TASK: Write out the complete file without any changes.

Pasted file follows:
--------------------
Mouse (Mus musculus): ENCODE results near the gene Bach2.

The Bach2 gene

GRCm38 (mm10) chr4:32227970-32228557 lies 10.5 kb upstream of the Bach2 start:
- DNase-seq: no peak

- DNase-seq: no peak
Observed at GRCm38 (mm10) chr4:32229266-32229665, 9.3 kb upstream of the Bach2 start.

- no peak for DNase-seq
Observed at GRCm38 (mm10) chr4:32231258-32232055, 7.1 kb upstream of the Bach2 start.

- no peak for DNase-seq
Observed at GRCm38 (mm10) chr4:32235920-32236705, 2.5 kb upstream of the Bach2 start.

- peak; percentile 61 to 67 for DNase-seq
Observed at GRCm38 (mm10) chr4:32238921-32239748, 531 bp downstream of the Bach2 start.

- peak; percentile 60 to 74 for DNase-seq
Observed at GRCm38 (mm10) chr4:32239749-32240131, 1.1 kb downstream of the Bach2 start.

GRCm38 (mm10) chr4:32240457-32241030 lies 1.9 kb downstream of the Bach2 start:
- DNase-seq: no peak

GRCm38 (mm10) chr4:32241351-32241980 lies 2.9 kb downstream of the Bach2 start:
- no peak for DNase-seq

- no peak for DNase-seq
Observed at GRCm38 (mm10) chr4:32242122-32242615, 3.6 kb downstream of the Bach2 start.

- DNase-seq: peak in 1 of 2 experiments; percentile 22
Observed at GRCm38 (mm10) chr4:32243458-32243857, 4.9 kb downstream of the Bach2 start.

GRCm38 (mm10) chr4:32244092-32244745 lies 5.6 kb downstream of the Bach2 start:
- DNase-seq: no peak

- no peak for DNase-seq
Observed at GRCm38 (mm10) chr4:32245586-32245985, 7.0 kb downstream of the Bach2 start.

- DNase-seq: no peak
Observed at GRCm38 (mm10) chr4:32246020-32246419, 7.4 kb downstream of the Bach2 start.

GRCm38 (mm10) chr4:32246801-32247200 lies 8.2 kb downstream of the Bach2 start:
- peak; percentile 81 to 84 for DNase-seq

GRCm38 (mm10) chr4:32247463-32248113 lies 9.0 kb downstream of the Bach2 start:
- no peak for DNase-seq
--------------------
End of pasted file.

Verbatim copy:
Mouse (Mus musculus): ENCODE results near the gene Bach2.

The Bach2 gene

GRCm38 (mm10) chr4:32227970-32228557 lies 10.5 kb upstream of the Bach2 start:
- DNase-seq: no peak

- DNase-seq: no peak
Observed at GRCm38 (mm10) chr4:32229266-32229665, 9.3 kb upstream of the Bach2 start.

- no peak for DNase-seq
Observed at GRCm38 (mm10) chr4:32231258-32232055, 7.1 kb upstream of the Bach2 start.

- no peak for DNase-seq
Observed at GRCm38 (mm10) chr4:32235920-32236705, 2.5 kb upstream of the Bach2 start.

- peak; percentile 61 to 67 for DNase-seq
Observed at GRCm38 (mm10) chr4:32238921-32239748, 531 bp downstream of the Bach2 start.

- peak; percentile 60 to 74 for DNase-seq
Observed at GRCm38 (mm10) chr4:32239749-32240131, 1.1 kb downstream of the Bach2 start.

GRCm38 (mm10) chr4:32240457-32241030 lies 1.9 kb downstream of the Bach2 start:
- DNase-seq: no peak

GRCm38 (mm10) chr4:32241351-32241980 lies 2.9 kb downstream of the Bach2 start:
- no peak for DNase-seq

- no peak for DNase-seq
Observed at GRCm38 (mm10) chr4:32242122-32242615, 3.6 kb downstream of the Bach2 start.

- DNase-seq: peak in 1 of 2 experiments; percentile 22
Observed at GRCm38 (mm10) chr4:32243458-32243857, 4.9 kb downstream of the Bach2 start.

GRCm38 (mm10) chr4:32244092-32244745 lies 5.6 kb downstream of the Bach2 start:
- DNase-seq: no peak

- no peak for DNase-seq
Observed at GRCm38 (mm10) chr4:32245586-32245985, 7.0 kb downstream of the Bach2 start.

- DNase-seq: no peak
Observed at GRCm38 (mm10) chr4:32246020-32246419, 7.4 kb downstream of the Bach2 start.

GRCm38 (mm10) chr4:32246801-32247200 lies 8.2 kb downstream of the Bach2 start:
- peak; percentile 81 to 84 for DNase-seq

GRCm38 (mm10) chr4:32247463-32248113 lies 9.0 kb downstream of the Bach2 start:
- no peak for DNase-seq